By Grace Hancock
Roundabouts are common in Europe and other areas of the world, but they’ve just started catching on in the United States in recent years. If you’re unfamiliar with how to navigate a roundabout or simply need a refresher, here’s information on how to make your way around a roundabout.
How to Spot a Roundabout
Roundabouts are similar but different from traffic circles, also known as rotaries, and traffic calming circles. Whereas traffic circles have a large center island and are entered in a straight line; traffic calming circles have a small center island and are meant to replace four way stops in residential neighborhoods. Compared to traffic circles and traffic calming circles, roundabouts are medium sized, can be used at a variety of intersections, and can be entered on a gentle curve.
Driving Single-Lane VS Multi-Lane Roundabouts…
Driving through a multi-lane roundabout can be trickier than driving through a single-lane roundabout, but doing so is not impossible. Most two-lane roundabouts allow traffic in the right lane to turn right and go straight through the roundabout. Traffic in the left lane must go straight, turn left, or return in the direction it came from. Most multi-lane roundabouts will have lane use control signs that will help you choose the right lane to take.
When there’s Trucks or Oversized Vehicles Driving Through Roundabouts…
Large vehicles like semi trucks and buses need more room to turn, which is why many roundabouts are designed with a raised section of concrete around the center island, known as a truck apron. If you are driving a regular sized vehicle, you don’t need to use the truck apron to get your back wheels around the bend, so leave it open for those who do.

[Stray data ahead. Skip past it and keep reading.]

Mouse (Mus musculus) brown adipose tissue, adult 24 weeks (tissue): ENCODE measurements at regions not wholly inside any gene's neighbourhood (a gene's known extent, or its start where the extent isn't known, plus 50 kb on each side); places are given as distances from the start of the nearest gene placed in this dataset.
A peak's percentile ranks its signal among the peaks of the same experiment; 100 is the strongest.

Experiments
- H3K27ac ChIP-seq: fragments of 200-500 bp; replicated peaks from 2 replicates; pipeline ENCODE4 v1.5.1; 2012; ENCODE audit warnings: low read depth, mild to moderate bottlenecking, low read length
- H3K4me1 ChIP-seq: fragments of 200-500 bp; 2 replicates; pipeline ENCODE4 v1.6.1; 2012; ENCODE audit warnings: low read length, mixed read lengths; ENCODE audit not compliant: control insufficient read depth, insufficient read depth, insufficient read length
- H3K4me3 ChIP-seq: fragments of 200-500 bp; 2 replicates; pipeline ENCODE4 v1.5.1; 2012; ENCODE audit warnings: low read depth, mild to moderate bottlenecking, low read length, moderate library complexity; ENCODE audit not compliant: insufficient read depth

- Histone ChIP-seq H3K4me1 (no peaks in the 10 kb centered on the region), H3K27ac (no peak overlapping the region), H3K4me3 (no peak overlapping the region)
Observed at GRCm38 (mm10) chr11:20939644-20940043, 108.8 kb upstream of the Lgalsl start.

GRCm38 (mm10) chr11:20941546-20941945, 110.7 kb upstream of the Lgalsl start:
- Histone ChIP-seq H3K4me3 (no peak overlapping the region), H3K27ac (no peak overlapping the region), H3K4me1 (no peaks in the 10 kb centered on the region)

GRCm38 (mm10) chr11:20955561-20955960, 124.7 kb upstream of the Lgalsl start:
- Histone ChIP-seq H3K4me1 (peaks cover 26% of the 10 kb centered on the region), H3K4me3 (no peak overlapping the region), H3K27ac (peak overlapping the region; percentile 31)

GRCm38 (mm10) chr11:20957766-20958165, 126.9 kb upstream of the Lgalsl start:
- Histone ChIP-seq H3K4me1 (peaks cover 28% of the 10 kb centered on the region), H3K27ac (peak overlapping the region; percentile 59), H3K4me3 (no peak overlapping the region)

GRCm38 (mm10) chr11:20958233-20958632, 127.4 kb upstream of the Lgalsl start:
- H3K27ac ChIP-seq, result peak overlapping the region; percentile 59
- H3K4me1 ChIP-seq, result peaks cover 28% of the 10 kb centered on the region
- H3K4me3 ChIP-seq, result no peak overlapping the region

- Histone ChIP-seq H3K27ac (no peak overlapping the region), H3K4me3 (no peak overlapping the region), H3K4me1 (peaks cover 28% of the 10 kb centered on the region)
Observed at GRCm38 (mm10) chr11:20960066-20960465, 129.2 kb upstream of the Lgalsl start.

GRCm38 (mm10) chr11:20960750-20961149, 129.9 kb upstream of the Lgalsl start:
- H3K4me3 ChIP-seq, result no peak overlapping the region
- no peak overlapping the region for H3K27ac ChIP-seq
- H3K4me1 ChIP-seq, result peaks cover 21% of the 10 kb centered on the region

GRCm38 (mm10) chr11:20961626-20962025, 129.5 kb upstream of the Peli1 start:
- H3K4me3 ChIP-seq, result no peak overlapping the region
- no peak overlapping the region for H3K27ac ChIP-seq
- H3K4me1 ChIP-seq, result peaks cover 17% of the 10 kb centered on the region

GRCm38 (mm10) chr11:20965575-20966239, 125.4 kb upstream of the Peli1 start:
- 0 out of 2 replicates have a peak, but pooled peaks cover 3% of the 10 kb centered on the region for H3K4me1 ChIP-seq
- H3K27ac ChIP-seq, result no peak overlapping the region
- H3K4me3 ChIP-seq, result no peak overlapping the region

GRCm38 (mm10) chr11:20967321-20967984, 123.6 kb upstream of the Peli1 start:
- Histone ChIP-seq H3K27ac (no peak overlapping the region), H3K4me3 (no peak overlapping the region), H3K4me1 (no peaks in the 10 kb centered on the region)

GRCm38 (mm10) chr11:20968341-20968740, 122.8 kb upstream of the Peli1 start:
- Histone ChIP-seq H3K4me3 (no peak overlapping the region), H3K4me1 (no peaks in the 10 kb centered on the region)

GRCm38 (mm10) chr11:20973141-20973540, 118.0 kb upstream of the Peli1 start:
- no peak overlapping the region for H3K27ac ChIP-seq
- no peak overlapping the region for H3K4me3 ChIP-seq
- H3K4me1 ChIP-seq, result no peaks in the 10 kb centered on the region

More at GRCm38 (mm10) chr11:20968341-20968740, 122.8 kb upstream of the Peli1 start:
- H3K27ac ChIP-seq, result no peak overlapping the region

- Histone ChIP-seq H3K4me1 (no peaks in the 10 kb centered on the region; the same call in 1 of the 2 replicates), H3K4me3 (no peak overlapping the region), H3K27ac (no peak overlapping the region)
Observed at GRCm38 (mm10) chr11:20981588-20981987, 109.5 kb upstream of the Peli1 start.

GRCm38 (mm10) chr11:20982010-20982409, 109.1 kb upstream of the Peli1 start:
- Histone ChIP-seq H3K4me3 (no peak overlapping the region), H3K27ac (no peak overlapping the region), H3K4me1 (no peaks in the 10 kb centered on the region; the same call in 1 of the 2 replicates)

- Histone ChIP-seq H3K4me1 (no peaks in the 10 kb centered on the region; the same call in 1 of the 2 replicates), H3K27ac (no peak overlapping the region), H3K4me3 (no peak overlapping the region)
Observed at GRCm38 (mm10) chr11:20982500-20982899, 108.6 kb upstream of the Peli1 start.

Driving Through a Roundabout: Key Things to Remember
- Slow down before approaching the roundabout. Once you have entered the roundabout, don’t stop, but rather keep at a slow and steady driving pace.
- Yield to both lanes, including vehicles and cyclists that may already be in the roundabout.
- Once you have chosen the path you want to take in the roundabout, stay in your lane; do not change lanes in a roundabout.
- There is no need to use a roundabout’s truck apron if you are not driving a truck or oversized vehicle. When sharing a roundabout with any truck or oversized vehicle, give them room to turn.
- Emergency vehicles have the right-of-way in roundabouts. Yield to any emergency vehicles displaying blue or red lights and sounding a siren when entering the roundabout even when you are already on it.
- If you have missed your exit while driving through a roundabout, simply circle around again to make the right exit.
The Benefit of Roundabouts
The Florida Department of Transportation (the FDOT) reports that the presence of roundabouts results in a 90 percent reduction in fatal car crashes and 75 percent reduction in injuries resulting from car crashes. The most fatal type of car crash is the right angle crash; right angle crashes are nearly impossible at roundabouts.
On top of providing safety benefits, roundabouts reduce noise, fuel consumption and the amount of pollution that otherwise would be released into the environment from cars waiting at traffic signals. Roundabouts also save money because without traffic signals there are no costs for traffic signals or their maintenance.
Tampa Roundabout Car Accident Lawyer- Hancock Injury Attorneys
If you have been injured in a car accident in the Tampa, Spring Hill, or Spring Hill area, contact us on our website, or call us directly at (813) 915-1110 for your free case consultation today. Our experienced attorneys may be able to help you navigate the complexities of the law and help get you the compensation you deserve for your injuries.